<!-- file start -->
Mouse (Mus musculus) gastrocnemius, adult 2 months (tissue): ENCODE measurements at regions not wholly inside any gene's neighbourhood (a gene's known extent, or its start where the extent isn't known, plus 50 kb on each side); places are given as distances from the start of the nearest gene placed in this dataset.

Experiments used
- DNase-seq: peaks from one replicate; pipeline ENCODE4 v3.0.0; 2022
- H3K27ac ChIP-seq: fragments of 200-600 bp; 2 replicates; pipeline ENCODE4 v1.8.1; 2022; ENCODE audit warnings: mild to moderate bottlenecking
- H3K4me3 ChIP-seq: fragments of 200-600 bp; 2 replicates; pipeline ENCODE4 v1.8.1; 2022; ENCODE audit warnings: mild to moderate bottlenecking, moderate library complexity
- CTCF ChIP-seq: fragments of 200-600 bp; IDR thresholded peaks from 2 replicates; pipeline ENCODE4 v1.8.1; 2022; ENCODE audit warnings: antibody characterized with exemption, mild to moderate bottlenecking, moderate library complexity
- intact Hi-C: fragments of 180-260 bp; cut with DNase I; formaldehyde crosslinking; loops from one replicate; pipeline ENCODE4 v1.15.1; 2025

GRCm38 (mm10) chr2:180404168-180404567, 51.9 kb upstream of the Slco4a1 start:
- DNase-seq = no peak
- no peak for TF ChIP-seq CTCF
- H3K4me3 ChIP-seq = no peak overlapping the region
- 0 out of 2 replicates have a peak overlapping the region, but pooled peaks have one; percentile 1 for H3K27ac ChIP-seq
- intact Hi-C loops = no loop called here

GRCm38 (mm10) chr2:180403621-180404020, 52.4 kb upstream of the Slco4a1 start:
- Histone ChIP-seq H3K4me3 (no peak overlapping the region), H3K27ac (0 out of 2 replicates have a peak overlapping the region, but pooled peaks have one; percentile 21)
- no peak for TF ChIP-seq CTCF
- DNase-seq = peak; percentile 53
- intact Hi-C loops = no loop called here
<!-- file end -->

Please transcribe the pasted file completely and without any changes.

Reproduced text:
Mouse (Mus musculus) gastrocnemius, adult 2 months (tissue): ENCODE measurements at regions not wholly inside any gene's neighbourhood (a gene's known extent, or its start where the extent isn't known, plus 50 kb on each side); places are given as distances from the start of the nearest gene placed in this dataset.

Experiments used
- DNase-seq: peaks from one replicate; pipeline ENCODE4 v3.0.0; 2022
- H3K27ac ChIP-seq: fragments of 200-600 bp; 2 replicates; pipeline ENCODE4 v1.8.1; 2022; ENCODE audit warnings: mild to moderate bottlenecking
- H3K4me3 ChIP-seq: fragments of 200-600 bp; 2 replicates; pipeline ENCODE4 v1.8.1; 2022; ENCODE audit warnings: mild to moderate bottlenecking, moderate library complexity
- CTCF ChIP-seq: fragments of 200-600 bp; IDR thresholded peaks from 2 replicates; pipeline ENCODE4 v1.8.1; 2022; ENCODE audit warnings: antibody characterized with exemption, mild to moderate bottlenecking, moderate library complexity
- intact Hi-C: fragments of 180-260 bp; cut with DNase I; formaldehyde crosslinking; loops from one replicate; pipeline ENCODE4 v1.15.1; 2025

GRCm38 (mm10) chr2:180404168-180404567, 51.9 kb upstream of the Slco4a1 start:
- DNase-seq = no peak
- no peak for TF ChIP-seq CTCF
- H3K4me3 ChIP-seq = no peak overlapping the region
- 0 out of 2 replicates have a peak overlapping the region, but pooled peaks have one; percentile 1 for H3K27ac ChIP-seq
- intact Hi-C loops = no loop called here

GRCm38 (mm10) chr2:180403621-180404020, 52.4 kb upstream of the Slco4a1 start:
- Histone ChIP-seq H3K4me3 (no peak overlapping the region), H3K27ac (0 out of 2 replicates have a peak overlapping the region, but pooled peaks have one; percentile 21)
- no peak for TF ChIP-seq CTCF
- DNase-seq = peak; percentile 53
- intact Hi-C loops = no loop called here